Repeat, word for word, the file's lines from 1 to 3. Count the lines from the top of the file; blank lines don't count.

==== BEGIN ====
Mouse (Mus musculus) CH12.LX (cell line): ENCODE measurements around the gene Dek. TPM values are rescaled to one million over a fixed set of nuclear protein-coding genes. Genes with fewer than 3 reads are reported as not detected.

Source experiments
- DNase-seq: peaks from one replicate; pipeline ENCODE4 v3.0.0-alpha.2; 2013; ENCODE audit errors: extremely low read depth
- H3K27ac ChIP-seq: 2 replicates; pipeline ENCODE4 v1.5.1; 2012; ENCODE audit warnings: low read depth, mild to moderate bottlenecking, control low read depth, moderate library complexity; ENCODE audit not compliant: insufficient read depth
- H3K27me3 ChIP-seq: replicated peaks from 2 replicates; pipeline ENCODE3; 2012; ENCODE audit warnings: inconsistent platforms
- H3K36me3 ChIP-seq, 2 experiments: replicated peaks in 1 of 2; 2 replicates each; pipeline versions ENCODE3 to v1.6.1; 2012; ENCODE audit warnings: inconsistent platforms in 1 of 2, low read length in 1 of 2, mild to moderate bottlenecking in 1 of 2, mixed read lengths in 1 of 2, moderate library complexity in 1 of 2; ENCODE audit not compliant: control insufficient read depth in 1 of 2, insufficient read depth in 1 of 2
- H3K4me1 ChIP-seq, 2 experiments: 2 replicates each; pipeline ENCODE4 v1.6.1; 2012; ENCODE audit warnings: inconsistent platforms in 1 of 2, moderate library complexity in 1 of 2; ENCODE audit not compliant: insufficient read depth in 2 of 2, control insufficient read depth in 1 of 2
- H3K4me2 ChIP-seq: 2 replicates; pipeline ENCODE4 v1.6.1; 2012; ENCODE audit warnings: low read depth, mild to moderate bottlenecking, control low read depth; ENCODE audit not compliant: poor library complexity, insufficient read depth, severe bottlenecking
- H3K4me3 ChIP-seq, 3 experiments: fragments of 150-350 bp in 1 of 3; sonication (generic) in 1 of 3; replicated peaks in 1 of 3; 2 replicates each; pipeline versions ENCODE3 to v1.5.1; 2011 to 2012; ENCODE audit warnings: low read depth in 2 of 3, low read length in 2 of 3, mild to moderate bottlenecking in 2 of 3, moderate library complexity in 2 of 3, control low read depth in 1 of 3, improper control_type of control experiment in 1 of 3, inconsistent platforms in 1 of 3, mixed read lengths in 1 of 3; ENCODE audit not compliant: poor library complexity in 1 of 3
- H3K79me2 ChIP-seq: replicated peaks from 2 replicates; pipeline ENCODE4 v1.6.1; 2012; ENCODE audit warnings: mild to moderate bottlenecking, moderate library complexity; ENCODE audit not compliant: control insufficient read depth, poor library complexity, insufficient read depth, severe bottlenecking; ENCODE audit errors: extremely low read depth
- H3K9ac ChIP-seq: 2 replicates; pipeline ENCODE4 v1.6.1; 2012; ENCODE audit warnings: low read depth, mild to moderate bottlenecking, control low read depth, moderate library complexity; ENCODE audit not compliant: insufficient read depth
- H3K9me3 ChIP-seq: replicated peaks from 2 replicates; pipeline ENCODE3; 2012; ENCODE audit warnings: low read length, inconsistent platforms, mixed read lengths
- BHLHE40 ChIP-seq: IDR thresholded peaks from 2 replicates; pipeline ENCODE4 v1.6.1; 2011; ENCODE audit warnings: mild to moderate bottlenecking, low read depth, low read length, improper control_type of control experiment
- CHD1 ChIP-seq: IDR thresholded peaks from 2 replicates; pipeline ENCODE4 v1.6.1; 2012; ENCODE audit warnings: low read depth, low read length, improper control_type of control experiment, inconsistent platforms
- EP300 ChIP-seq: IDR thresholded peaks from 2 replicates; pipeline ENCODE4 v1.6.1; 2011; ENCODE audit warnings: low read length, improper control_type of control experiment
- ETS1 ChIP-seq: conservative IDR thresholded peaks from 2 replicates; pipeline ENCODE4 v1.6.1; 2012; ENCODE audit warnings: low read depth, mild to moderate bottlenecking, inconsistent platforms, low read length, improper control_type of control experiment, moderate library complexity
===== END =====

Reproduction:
Mouse (Mus musculus) CH12.LX (cell line): ENCODE measurements around the gene Dek. TPM values are rescaled to one million over a fixed set of nuclear protein-coding genes. Genes with fewer than 3 reads are reported as not detected.

Source experiments
- DNase-seq: peaks from one replicate; pipeline ENCODE4 v3.0.0-alpha.2; 2013; ENCODE audit errors: extremely low read depth